Hopefully the problem can be brought to public attention and that'll force the FAA/CAA etc to take a second look at their regulations, change them, and stop these types of accidents happening in the future.

It's not a regulations problem...there are no regulations that force use of automation.

Quoting par13del (Reply 4):
it does appear as if some of the laws placed in the FBW System are more pertinent to the AP operation.

That's because the FBW and AP systems are fundamentally doing the same thing, just at different levels of abstraction. What FBW does today was purely the domain of autopilots 40 years ago.

Quoting sandyb123 (Reply 7):
Indeed, but I think it is fair to say that automation actually interfered with the stall and demise of AF447.

It's not fair to say that at all. The first thing the automation did when the sensors went bad is get out of the way, as it was designed to do.

Tom.
 
catiii
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RE: AP IMPACT: Automation In The Air Dulls Pilot Skill

Wed Aug 31, 2011 12:07 am

Quoting tdscanuck (Reply 18):
It is totally unreasonable to expect someone to have a fast reaction to an event they haven't trained for that long.

Yeah, but they are in the simulator every 6 to 9 months...
 
goboeing
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RE: AP IMPACT: Automation In The Air Dulls Pilot Skill

Wed Aug 31, 2011 1:15 am

Quoting catiii (Reply 16):
So would you say you hand fly from takeoff to 10,000 feet or so, and then pick it up again somewhere on the approach? Maybe the outer marker?

It all depends.

If we're leaving somewhere in NYC first thing in the morning after too short of a layover, with an extended level off at say 5,000 feet, traffic being pointed out frequently, bouncing around, etc. then I might elect to turn it on then even though we're only 2-3 minutes off the airport.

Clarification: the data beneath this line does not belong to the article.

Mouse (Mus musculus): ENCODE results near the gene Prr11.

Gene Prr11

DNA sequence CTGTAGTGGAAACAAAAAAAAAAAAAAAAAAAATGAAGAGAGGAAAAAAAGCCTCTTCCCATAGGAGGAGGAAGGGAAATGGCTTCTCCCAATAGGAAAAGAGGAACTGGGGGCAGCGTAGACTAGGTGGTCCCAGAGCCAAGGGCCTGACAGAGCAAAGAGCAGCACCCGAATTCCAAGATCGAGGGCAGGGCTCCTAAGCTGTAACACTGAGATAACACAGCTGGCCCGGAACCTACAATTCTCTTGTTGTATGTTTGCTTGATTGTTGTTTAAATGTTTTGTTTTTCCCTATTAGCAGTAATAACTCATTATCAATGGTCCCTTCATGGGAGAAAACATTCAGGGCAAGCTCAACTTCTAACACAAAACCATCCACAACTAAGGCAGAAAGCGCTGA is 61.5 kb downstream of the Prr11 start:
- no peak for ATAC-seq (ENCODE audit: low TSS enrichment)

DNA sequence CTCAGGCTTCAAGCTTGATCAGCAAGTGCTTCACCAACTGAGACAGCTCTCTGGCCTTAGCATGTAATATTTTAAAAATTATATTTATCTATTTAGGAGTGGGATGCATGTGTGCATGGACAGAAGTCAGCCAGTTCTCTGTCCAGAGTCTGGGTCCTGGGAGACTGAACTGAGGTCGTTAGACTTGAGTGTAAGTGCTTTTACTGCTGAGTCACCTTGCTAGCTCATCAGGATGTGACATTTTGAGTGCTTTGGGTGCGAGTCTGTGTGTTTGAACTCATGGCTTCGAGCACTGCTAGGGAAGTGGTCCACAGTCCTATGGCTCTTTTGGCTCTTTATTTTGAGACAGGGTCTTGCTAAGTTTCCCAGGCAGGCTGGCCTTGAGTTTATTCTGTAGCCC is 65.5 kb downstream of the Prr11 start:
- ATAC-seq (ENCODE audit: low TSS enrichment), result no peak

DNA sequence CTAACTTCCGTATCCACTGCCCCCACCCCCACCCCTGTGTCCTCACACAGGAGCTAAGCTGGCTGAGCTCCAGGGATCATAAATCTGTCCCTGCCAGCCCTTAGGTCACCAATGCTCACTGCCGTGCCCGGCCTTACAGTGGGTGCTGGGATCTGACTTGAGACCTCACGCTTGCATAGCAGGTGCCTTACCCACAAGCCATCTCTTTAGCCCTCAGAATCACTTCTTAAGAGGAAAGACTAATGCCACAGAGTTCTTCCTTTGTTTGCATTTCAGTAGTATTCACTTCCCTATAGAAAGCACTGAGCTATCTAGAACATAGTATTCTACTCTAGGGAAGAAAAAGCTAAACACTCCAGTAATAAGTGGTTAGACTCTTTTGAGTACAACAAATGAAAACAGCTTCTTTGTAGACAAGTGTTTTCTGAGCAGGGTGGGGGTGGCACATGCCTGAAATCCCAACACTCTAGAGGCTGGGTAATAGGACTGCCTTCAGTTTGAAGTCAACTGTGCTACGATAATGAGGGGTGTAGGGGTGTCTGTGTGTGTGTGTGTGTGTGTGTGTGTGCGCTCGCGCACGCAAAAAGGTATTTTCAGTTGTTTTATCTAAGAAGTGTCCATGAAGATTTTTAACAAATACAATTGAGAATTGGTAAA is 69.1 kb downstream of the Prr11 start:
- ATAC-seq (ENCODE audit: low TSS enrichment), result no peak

Opposite scenario, a few weeks ago departing LAX west for the Loop4 departure, it was enjoyable to fly it all the way up to the 30s as the workload was low, the big winding turn is fun and we were light and climbing really good.

One situation is almost automatically hand-flying into the 20s and 30s for me: empty flights, and since I'm a reserve pilot I usually see one per month. Way too much fun doing 3000-4000 feet a minute blasting through layers of clouds to have the machine on the controls!
 
catiii
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RE: AP IMPACT: Automation In The Air Dulls Pilot Skill

Wed Aug 31, 2011 2:58 am

Quoting GoBoeing (Reply 20):
One situation is almost automatically hand-flying into the 20s and 30s for me: empty flights, and since I'm a reserve pilot I usually see one per month. Way too much fun doing 3000-4000 feet a minute blasting through layers of clouds to have the machine on the controls!

Haha, just bury the vertical indicator speed needle huh?
 
loggat
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RE: AP IMPACT: Automation In The Air Dulls Pilot Skill

Wed Aug 31, 2011 3:23 am

Quoting catiii (Reply 19):
Quoting tdscanuck (Reply 18): It is totally unreasonable to expect someone to have a fast reaction to an event they haven't trained for that long.
Yeah, but they are in the simulator every 6 to 9 months...

Exactly, I was just pointing out how fundamental the idea of stalls and stall recoveries are in a pilot's training. Of course, as catiii points out, we still practice them every 6-12 months in the simulators. Modern airliners mostly have stick-pushers too. I know you know that tdscanuck, but for others that don't... we have both stick shakers which vibrate the control yoke loudly and violently - "hey, idiot, you're about to stall" and then a pusher which forces the nose to go forward and break the stall "I guess you didn't take my warnings seriously, so I'm going to do your job for you". Of course, it doesn't work like that in an airbus where there is no control yoke. There are similar warnings and laws that effectively do the same thing in the airbuses.

The best part about having automated airplanes is that you can fly them "old school" if you want to, or not if you don't. Problems generally arise when you don't WANT to, but you HAVE to. On some of our shorter flights (ie. 30 mins t/o to ldg) I have hand flown the whole thing by choice just to keep sharp.